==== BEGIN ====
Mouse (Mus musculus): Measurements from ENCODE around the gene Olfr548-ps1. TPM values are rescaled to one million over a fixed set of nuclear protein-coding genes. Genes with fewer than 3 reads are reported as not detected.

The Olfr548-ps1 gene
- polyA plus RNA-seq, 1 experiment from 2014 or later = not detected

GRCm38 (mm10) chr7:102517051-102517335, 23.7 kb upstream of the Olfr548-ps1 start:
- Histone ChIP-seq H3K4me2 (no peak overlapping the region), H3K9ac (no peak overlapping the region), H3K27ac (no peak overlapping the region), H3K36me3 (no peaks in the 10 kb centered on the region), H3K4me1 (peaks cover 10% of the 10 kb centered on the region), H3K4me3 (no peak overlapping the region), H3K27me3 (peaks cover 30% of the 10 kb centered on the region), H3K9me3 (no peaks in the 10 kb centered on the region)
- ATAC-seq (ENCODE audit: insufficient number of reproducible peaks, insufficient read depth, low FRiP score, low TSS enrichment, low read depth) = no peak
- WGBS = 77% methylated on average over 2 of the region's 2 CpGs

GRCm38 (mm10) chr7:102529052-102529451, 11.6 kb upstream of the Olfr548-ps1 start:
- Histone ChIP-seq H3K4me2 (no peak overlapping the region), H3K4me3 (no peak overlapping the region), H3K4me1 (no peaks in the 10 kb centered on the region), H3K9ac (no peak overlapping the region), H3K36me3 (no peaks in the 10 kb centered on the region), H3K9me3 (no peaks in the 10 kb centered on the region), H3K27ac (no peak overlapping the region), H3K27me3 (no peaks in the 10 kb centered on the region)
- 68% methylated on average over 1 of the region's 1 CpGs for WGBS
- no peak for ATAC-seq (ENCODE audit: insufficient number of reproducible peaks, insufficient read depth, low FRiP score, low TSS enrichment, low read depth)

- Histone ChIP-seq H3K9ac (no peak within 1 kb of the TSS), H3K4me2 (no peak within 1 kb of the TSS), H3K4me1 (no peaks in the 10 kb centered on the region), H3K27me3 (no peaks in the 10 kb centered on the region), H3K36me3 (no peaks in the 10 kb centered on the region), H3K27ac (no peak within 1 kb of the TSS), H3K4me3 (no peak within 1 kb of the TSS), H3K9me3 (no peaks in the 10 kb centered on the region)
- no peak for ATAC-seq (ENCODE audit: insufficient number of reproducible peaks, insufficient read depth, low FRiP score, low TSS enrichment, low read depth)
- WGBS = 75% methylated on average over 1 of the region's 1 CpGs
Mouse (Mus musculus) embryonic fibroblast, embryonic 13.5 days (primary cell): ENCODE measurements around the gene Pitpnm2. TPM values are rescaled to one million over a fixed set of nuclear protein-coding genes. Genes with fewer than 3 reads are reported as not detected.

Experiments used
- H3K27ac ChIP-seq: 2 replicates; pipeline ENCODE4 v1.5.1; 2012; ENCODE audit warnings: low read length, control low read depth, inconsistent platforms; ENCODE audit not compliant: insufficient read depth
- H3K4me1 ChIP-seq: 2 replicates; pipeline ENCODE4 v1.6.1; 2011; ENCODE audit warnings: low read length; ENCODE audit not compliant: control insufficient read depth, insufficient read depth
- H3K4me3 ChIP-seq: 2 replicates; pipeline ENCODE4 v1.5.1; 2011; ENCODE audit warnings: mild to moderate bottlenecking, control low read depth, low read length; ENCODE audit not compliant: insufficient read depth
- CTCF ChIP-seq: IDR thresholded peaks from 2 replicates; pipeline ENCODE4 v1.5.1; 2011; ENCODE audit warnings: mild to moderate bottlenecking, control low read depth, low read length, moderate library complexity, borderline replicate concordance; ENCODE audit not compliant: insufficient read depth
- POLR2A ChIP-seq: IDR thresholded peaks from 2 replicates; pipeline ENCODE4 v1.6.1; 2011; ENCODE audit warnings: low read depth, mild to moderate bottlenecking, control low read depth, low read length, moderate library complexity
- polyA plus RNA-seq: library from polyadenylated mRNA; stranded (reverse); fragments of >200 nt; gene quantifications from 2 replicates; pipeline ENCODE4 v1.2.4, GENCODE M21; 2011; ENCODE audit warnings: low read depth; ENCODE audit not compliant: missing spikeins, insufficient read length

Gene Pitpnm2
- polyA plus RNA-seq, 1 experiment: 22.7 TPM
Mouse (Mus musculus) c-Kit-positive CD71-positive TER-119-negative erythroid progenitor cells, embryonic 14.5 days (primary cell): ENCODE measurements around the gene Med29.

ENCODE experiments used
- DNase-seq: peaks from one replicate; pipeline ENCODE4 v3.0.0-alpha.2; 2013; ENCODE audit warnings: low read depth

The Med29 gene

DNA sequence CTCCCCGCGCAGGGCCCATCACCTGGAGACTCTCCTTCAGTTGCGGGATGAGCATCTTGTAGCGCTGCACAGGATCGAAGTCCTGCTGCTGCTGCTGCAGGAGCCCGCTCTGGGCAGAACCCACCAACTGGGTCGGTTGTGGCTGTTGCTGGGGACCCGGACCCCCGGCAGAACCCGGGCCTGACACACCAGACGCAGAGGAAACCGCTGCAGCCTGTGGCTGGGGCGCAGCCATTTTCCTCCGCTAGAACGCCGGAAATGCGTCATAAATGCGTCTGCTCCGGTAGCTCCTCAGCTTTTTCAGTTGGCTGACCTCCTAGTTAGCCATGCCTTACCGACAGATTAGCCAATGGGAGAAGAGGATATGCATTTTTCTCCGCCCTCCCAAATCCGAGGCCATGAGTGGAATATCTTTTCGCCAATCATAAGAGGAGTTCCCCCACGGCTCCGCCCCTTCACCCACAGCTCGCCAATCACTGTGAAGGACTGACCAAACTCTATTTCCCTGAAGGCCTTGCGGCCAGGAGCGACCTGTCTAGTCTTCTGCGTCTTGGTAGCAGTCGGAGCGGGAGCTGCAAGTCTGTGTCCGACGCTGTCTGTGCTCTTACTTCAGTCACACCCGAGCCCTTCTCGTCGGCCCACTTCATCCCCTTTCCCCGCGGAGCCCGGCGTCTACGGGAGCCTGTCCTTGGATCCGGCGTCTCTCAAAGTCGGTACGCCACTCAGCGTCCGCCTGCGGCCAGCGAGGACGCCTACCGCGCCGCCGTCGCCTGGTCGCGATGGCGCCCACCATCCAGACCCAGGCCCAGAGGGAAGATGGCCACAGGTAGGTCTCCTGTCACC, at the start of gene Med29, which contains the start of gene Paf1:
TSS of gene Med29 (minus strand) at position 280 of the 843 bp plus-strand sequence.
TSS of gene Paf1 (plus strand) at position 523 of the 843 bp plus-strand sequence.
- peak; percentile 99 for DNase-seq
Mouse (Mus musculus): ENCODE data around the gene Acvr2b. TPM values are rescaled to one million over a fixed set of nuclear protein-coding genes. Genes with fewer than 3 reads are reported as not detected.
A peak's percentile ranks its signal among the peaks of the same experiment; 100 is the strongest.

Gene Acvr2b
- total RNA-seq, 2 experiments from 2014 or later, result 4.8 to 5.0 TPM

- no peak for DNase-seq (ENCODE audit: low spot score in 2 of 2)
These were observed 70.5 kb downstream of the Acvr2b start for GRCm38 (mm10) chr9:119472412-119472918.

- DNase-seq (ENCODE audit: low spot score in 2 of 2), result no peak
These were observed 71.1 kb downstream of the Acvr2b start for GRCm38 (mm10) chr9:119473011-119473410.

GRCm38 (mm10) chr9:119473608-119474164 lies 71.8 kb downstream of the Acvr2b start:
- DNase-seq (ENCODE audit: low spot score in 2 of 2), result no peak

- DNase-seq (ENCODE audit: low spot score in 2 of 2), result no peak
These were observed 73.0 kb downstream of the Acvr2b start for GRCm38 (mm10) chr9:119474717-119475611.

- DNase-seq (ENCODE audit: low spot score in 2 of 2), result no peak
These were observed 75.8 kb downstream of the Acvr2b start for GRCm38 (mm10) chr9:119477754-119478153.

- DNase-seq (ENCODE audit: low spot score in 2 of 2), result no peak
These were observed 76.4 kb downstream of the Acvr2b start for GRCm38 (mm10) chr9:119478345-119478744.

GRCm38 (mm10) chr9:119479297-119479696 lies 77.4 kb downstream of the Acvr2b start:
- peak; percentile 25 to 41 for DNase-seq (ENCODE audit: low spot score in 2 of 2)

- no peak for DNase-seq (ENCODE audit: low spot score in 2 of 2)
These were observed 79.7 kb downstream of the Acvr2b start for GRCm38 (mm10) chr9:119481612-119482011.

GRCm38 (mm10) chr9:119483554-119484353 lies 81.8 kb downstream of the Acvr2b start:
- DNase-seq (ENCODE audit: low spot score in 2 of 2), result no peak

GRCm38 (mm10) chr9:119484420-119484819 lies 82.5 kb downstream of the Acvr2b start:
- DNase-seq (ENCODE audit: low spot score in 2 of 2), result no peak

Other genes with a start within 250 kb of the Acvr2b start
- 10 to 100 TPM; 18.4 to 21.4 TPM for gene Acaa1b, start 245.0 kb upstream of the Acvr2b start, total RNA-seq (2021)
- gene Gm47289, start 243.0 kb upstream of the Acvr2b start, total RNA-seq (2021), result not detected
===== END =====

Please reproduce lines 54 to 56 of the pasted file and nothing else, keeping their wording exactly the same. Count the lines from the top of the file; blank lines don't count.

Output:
- DNase-seq (ENCODE audit: low spot score in 2 of 2), result no peak

GRCm38 (mm10) chr9:119484420-119484819 lies 82.5 kb downstream of the Acvr2b start:
- DNase-seq (ENCODE audit: low spot score in 2 of 2), result no peak